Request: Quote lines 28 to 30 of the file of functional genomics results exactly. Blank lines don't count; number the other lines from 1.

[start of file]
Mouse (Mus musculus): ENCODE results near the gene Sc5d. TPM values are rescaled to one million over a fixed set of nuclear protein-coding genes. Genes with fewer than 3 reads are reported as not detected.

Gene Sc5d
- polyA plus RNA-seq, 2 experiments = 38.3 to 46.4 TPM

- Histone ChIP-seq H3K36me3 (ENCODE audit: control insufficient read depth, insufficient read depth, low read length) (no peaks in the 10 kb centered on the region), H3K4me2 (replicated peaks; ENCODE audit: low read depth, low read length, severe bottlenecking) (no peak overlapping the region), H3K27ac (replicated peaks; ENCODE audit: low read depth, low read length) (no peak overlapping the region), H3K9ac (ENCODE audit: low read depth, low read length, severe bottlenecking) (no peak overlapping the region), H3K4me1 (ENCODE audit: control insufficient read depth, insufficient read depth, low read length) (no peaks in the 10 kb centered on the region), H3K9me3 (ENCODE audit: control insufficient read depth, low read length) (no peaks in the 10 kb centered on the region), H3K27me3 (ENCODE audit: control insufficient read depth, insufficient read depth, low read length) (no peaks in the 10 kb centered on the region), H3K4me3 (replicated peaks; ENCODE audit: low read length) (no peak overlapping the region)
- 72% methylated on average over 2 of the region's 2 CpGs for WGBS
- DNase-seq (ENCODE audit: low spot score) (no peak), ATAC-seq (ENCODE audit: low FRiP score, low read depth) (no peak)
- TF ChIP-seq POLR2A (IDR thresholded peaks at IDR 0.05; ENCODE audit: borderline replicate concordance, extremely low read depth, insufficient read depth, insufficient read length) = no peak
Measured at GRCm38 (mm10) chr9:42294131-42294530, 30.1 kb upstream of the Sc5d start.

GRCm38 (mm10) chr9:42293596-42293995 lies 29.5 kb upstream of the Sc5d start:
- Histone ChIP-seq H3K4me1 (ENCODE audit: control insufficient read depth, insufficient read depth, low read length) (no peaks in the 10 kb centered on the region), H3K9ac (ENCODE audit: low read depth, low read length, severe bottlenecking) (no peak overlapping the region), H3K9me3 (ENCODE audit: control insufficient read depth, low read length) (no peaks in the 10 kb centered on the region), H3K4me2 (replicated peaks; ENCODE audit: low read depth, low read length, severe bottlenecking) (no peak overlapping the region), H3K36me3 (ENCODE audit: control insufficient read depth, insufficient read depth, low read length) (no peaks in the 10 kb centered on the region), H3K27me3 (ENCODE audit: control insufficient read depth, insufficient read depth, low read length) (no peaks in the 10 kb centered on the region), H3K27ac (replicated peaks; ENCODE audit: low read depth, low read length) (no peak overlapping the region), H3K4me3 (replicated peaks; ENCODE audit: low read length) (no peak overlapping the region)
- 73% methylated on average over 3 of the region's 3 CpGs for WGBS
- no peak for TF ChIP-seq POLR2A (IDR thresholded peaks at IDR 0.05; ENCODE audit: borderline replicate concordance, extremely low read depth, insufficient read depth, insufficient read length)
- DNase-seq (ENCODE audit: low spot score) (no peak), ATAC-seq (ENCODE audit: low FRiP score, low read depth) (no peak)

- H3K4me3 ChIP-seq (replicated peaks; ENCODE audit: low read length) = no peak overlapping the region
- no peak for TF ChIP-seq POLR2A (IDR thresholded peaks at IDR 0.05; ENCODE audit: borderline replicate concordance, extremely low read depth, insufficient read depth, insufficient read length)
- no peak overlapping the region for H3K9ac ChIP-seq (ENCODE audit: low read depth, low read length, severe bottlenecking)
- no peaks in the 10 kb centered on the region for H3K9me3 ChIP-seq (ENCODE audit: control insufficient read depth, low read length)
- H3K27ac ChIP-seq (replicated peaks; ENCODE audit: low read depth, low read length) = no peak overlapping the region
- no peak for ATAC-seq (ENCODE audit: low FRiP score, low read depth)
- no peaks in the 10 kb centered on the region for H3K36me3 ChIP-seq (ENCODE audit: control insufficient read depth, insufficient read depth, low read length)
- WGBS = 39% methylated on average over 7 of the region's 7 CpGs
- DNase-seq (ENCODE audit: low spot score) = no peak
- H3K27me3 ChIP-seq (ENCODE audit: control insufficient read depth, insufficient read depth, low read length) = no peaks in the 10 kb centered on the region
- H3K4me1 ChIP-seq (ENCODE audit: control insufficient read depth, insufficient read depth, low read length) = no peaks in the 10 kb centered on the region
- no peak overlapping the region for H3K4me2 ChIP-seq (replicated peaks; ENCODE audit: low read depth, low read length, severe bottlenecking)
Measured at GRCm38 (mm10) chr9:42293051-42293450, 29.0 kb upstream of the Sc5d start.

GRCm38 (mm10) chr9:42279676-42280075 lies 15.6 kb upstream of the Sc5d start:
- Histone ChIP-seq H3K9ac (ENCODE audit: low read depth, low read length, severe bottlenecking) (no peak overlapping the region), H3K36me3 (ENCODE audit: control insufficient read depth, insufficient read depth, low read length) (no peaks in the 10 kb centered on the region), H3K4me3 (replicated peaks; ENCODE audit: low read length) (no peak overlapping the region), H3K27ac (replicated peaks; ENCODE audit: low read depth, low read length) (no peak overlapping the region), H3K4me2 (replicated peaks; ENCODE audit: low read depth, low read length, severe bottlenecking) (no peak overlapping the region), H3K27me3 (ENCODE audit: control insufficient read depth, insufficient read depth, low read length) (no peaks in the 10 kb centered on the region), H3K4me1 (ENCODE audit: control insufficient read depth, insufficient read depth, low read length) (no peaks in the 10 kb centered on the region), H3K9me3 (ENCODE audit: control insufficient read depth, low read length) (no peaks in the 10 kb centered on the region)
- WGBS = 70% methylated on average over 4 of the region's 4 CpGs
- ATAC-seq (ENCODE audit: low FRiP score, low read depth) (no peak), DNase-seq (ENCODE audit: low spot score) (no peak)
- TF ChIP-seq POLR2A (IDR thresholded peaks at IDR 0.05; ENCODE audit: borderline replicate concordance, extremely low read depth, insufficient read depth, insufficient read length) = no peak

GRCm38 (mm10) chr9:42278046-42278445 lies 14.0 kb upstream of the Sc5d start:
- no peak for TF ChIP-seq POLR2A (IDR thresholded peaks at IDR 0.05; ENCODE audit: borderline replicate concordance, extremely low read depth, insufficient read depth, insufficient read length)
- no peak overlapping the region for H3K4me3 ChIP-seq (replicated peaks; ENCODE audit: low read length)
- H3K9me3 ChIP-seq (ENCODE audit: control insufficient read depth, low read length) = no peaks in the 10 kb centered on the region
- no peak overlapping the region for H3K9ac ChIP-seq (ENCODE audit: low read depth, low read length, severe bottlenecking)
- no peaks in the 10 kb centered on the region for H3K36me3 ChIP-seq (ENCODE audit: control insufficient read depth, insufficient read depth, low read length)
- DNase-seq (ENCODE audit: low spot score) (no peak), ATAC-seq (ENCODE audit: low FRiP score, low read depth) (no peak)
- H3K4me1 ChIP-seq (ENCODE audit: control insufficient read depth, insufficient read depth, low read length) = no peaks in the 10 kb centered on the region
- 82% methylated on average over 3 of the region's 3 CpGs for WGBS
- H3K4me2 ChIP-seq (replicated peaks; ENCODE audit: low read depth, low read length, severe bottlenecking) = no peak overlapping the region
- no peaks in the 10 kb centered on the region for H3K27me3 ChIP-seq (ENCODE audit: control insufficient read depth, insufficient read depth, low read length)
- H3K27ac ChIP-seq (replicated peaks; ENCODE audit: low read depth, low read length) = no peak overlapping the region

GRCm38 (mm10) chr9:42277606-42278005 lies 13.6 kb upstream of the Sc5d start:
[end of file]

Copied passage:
- Histone ChIP-seq H3K9ac (ENCODE audit: low read depth, low read length, severe bottlenecking) (no peak overlapping the region), H3K36me3 (ENCODE audit: control insufficient read depth, insufficient read depth, low read length) (no peaks in the 10 kb centered on the region), H3K4me3 (replicated peaks; ENCODE audit: low read length) (no peak overlapping the region), H3K27ac (replicated peaks; ENCODE audit: low read depth, low read length) (no peak overlapping the region), H3K4me2 (replicated peaks; ENCODE audit: low read depth, low read length, severe bottlenecking) (no peak overlapping the region), H3K27me3 (ENCODE audit: control insufficient read depth, insufficient read depth, low read length) (no peaks in the 10 kb centered on the region), H3K4me1 (ENCODE audit: control insufficient read depth, insufficient read depth, low read length) (no peaks in the 10 kb centered on the region), H3K9me3 (ENCODE audit: control insufficient read depth, low read length) (no peaks in the 10 kb centered on the region)
- WGBS = 70% methylated on average over 4 of the region's 4 CpGs
- ATAC-seq (ENCODE audit: low FRiP score, low read depth) (no peak), DNase-seq (ENCODE audit: low spot score) (no peak)